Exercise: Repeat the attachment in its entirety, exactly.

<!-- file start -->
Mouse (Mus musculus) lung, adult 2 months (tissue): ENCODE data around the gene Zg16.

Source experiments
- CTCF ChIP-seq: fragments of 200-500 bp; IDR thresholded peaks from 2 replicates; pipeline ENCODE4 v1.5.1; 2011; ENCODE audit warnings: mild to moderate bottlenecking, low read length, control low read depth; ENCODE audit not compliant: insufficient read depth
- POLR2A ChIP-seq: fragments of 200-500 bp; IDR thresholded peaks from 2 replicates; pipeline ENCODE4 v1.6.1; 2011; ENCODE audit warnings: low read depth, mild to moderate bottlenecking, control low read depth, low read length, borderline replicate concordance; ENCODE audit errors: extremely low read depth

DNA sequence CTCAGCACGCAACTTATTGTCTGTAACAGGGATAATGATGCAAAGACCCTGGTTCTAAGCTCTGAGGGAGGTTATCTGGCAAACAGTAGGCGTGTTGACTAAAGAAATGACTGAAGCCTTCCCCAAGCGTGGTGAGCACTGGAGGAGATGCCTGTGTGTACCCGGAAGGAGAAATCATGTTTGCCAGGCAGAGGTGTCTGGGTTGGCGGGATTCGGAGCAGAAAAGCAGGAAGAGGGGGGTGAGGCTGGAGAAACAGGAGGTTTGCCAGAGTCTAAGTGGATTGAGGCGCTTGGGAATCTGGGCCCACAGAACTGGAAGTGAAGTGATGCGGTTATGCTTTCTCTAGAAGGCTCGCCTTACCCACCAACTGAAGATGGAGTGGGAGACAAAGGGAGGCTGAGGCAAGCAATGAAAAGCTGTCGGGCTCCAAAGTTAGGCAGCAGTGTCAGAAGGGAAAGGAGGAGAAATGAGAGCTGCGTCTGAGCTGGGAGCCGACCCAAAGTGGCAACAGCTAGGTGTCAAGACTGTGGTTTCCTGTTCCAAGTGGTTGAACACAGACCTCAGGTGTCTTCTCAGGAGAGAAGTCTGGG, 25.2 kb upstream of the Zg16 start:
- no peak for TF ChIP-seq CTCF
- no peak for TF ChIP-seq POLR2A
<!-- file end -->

Mouse (Mus musculus) lung, adult 2 months (tissue): ENCODE data around the gene Zg16.

Source experiments
- CTCF ChIP-seq: fragments of 200-500 bp; IDR thresholded peaks from 2 replicates; pipeline ENCODE4 v1.5.1; 2011; ENCODE audit warnings: mild to moderate bottlenecking, low read length, control low read depth; ENCODE audit not compliant: insufficient read depth
- POLR2A ChIP-seq: fragments of 200-500 bp; IDR thresholded peaks from 2 replicates; pipeline ENCODE4 v1.6.1; 2011; ENCODE audit warnings: low read depth, mild to moderate bottlenecking, control low read depth, low read length, borderline replicate concordance; ENCODE audit errors: extremely low read depth

DNA sequence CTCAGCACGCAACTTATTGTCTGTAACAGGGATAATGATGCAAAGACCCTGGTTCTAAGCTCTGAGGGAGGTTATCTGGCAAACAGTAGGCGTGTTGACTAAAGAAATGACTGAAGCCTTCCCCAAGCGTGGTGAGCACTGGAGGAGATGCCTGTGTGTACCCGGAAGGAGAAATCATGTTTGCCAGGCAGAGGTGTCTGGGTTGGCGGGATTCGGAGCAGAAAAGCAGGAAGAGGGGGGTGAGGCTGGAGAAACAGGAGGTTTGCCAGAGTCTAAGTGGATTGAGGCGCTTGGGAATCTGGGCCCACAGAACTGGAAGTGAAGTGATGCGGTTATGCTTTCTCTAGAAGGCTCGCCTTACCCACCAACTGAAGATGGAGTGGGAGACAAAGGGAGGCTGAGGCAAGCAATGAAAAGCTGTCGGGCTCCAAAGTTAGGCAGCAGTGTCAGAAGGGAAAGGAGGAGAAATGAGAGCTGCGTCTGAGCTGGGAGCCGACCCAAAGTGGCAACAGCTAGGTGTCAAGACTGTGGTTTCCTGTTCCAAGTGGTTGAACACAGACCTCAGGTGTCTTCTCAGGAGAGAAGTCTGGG, 25.2 kb upstream of the Zg16 start:
- no peak for TF ChIP-seq CTCF
- no peak for TF ChIP-seq POLR2A